The city has shut down all four diamonds in Legion Memorial Ball Park after a maintenance person lit one of them on fire.
Emergency crews rushed to St. Albert's mosquito diamond last Friday afternoon after police spotted a column of smoke rising from it. They later learned that a maintenance person had poured diesel and gasoline over the diamond's bases and pitcher's mound and lit them on fire to dry them out for a tournament.
About five teams were scheduled to play on the diamond that day, many members of which were present for the fire. The diamond, as well as the three others in the park, is leased and operated by the St. Albert Minor Baseball Association (SAMBA).
The fires were out by the time crews arrived, but the city ordered the diamond closed as it had been contaminated by fuel. When SAMBA could not guarantee that it had not previously spilled and ignited fuel on its other diamonds, the city ordered all four diamonds closed until they could be tested.
The city has removed the contaminated soil from the mosquito diamond, said city environmental manager Leah Jackson, and hopes to test the other diamonds this week.
"We want baseball to go on too, but we're trying to make sure it's safe."
The closure leaves the St. Albert Tigers without a home field, says Brad Wolansky of Baseball Alberta, which oversees amateur baseball leagues in the province, and threatens two provincial tournaments scheduled at Legion park in early August.
"Those kids may not have a place to play," Wolansky said.
SAMBA officials declined to comment on the matter. Sources familiar with the situation said digging up the diamond and closing the others was an overreaction.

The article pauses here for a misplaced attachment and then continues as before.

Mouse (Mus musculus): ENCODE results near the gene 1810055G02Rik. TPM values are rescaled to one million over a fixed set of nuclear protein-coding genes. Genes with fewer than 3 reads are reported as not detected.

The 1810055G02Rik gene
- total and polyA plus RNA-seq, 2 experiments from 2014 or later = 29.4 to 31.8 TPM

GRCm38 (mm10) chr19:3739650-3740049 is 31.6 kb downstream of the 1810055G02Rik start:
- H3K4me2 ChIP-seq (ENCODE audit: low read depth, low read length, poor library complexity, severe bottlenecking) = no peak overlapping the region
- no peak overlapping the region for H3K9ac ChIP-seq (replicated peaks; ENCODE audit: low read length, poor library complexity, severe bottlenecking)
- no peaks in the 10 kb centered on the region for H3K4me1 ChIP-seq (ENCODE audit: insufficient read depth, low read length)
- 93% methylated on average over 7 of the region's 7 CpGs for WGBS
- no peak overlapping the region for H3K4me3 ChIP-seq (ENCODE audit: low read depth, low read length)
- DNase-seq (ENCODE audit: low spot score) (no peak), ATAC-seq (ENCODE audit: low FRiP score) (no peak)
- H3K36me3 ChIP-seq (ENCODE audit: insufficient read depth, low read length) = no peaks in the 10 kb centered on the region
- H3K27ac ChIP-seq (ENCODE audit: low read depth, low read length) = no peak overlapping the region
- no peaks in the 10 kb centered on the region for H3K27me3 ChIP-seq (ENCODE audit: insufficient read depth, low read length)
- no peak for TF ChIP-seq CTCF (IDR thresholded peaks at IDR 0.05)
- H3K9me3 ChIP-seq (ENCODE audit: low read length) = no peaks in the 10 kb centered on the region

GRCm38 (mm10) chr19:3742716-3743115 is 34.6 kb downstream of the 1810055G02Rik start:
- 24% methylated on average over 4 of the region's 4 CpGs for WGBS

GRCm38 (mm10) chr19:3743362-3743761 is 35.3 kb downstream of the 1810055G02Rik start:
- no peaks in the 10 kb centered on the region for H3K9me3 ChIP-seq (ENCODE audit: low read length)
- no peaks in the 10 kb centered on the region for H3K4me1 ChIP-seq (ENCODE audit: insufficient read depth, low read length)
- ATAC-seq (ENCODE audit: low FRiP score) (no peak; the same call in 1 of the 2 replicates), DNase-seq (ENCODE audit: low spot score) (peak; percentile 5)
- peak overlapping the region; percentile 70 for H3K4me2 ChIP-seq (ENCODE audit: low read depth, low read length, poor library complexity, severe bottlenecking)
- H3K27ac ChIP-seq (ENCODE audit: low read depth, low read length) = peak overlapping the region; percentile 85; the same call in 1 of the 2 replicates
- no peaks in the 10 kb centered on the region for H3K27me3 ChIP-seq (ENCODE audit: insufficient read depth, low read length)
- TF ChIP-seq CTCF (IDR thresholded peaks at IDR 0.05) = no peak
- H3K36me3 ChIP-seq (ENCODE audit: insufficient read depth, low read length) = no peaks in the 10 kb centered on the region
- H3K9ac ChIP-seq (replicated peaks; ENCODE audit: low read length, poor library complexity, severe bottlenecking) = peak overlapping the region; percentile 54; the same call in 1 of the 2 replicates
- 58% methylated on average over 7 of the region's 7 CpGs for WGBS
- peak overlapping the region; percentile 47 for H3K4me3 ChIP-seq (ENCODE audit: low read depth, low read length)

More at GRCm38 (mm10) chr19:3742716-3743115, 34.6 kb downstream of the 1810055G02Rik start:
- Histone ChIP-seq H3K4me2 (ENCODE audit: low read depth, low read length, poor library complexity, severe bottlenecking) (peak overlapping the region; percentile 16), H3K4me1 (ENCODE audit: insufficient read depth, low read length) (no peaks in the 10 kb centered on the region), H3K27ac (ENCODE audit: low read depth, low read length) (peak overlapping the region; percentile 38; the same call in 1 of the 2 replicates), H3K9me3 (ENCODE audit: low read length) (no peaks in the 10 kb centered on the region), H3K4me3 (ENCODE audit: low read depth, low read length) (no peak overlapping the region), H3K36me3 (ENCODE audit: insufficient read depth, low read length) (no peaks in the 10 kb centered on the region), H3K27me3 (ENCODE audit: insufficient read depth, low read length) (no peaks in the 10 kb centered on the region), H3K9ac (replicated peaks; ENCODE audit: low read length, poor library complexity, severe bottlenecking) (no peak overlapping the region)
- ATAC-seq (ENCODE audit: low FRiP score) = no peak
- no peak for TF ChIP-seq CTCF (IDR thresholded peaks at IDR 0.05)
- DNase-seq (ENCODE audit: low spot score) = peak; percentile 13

Wolansky, who plays for the Tigers, said he understood the need to clean up the mosquito field, but didn't understand why the others were closed.
The closure means many teams will have to rent fields in other cities for practice. "It's going to have a major effect," he said. "We're supposed to have a practice tonight and a game tomorrow, [but now] we're just sitting here waiting to see what happens."
SAMBA and Wolansky were not sure how long the mosquito field would be out of commission, or what it would cost to repair. If the sod was damaged, Wolansky noted, it could be closed for a year.
This was a fuel spill that happened on city property, Jackson said, and staff handled it just as they would anywhere else.
"You don't just leave [the contaminated soil] there saying it's just minor. We clean it up."
Diesel spills always leave some residue in the soil, Jackson said, residue that can easily spread to nearby forests and waterways. It's also illegal to have an open fire in city limits without a permit, she added.
"This is not an acceptable practice."
The city is still investigating the spill and fire, said peace officer Jason Bates, and has not laid any charges.
Drying bases using fire used to be common practice in baseball, said Mayor Nolan Crouse, who saw it happen many times as a child, but never in St. Albert.
"That doesn't make it right," he said.
Crouse declined to take a side on this issue until all the facts were in. "Our staff responded based on the principles and values of good environmental stewardship. Baseball has responded based on the need for young people to play baseball."
The city and SAMBA officials will meet this week to figure out what to do, Jackson said. If the tests go well, most of the Legion diamonds could reopen within a week.
Wolansky, who said he had played baseball in St. Albert since he was a kid, hoped the season could still be saved. "It really is a shame to see that all of a sudden there's no baseball there at the end of the year."